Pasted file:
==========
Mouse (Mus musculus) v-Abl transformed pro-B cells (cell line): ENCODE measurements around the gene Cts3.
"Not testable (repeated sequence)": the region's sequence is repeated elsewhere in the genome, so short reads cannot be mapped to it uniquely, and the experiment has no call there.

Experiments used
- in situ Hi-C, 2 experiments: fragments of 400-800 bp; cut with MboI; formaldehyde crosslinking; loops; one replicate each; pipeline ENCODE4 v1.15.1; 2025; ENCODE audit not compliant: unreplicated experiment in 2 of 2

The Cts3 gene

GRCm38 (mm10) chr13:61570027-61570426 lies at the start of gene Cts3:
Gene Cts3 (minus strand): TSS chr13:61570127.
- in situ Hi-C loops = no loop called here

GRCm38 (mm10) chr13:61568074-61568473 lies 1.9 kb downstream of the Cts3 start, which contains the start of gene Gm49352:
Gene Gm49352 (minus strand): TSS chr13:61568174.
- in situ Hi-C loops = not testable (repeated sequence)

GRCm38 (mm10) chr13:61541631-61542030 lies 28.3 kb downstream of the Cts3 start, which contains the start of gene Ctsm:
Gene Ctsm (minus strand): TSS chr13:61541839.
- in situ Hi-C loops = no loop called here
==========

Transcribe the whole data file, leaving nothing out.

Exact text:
Mouse (Mus musculus) v-Abl transformed pro-B cells (cell line): ENCODE measurements around the gene Cts3.
"Not testable (repeated sequence)": the region's sequence is repeated elsewhere in the genome, so short reads cannot be mapped to it uniquely, and the experiment has no call there.

Experiments used
- in situ Hi-C, 2 experiments: fragments of 400-800 bp; cut with MboI; formaldehyde crosslinking; loops; one replicate each; pipeline ENCODE4 v1.15.1; 2025; ENCODE audit not compliant: unreplicated experiment in 2 of 2

The Cts3 gene

GRCm38 (mm10) chr13:61570027-61570426 lies at the start of gene Cts3:
Gene Cts3 (minus strand): TSS chr13:61570127.
- in situ Hi-C loops = no loop called here

GRCm38 (mm10) chr13:61568074-61568473 lies 1.9 kb downstream of the Cts3 start, which contains the start of gene Gm49352:
Gene Gm49352 (minus strand): TSS chr13:61568174.
- in situ Hi-C loops = not testable (repeated sequence)

GRCm38 (mm10) chr13:61541631-61542030 lies 28.3 kb downstream of the Cts3 start, which contains the start of gene Ctsm:
Gene Ctsm (minus strand): TSS chr13:61541839.
- in situ Hi-C loops = no loop called here